Your First Holiday Season As A Retail Manager
When I was in college, I worked nights and weekends in a department store. I was there for the guys shopping on Christmas Eve and for the after holiday sales.
Later, I changed jobs and quickly became the manager of a retail store.
My part-time retail job became my career.
Mind you, I had no training to become a retail store manager. I had sold product really well. I showed up on time. I pitched in. I got good reviews and had loyal customers, but nothing prepared me for managing people or what the season would be like as a manager.
If that’s you, I’m going to share with you eleven secrets of a successful holiday season. If you’re a veteran store manager, these tips should remind you of what’s about to happen.
It’s fun; customers will surprise you. You’ll meet the couple out shopping and the guy really wants something, but his wife will say no, then give you a sign, return to pick it up and tell you after the holiday how surprised he was when he unwrapped it.
But customers may lie to you. You’ll probably have at least one customer tell you, “One of your salespeople said it was on sale for half-off,” and then make a scene demanding that price. Don’t automatically believe the customer, but never assume your crew is automatically in the wrong or publicly berate them. Go in the back and discuss it with the employee and then service the customer.
You’ll have employees who make your day. A young woman wanted to organize a Secret Santa for the store. I thought it was stupid but ok’d it. Everyone had a blast, and it helped make my holiday very special – even if I did have to sit on the mall Santa’s lap and embarrass myself by asking if he had a little something for me.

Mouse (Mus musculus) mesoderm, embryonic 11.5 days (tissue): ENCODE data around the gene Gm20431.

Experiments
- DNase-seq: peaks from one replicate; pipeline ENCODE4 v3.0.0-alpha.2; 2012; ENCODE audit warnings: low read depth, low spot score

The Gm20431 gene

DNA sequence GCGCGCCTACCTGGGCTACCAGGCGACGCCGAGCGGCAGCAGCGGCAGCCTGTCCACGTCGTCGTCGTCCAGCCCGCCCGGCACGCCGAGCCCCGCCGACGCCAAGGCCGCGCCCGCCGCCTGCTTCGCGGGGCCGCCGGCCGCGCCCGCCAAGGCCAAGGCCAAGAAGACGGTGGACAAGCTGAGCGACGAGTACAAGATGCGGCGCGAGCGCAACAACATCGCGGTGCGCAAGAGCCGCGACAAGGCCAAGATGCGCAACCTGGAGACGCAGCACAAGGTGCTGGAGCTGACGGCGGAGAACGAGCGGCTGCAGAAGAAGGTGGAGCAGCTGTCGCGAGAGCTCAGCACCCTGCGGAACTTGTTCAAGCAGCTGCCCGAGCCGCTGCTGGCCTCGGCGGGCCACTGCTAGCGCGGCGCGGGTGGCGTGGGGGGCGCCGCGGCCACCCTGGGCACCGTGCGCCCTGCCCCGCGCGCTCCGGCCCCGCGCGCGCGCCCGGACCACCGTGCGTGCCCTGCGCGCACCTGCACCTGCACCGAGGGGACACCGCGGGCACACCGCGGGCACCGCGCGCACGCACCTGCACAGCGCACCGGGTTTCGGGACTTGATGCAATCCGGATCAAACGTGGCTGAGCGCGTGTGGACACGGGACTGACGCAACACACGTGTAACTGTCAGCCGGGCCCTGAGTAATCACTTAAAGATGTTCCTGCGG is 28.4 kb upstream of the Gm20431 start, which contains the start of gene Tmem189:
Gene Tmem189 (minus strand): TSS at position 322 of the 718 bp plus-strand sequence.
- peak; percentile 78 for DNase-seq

On the downside, you’ll have employees who may lie to you. I posted a notice in November that there would be absolutely no day-off requests and if an employee wasn’t there during the last two weeks of December as scheduled, they would be fired. Everyone signed it to say they understood. I had one of the best employees come to me the week before Christmas saying her parents had purchased airline tickets home; she asked if she could be gone the last two weeks of December. What could I say but yes. My advice? Don’t make absolutes or you may have to eat your words.
You’ll probably make more money. If you work on an hourly rate, there will probably be overtime during the holiday season. If you work on salary, they’ll expect you as the retail manager to work overtime without extra pay, but there is probably a bonus if your store breaks goal. Money gives you the incentive to work when many of your friends are off.
Your family may lie to you. Working overtime means less time with those you love. If your family says they don’t mind, they may be lying; people want to come together more during the holidays. Make sure to do something special when you can like bring home a pizza or make cookies or do anything that doesn’t involve a trip to the store or your smartphone.
Merchandise will arrive like the Sorcerer’s Apprentice. Sure it is a pain to have pallets of merchandise to put out every couple days, but it is just as much a pain to be out of stock and have to tell people over and over we’re out. Make a plan to get the merchandise out as quickly as possible, pile it on tables, overfill rounders, but get it out of the boxes so customers can buy asap.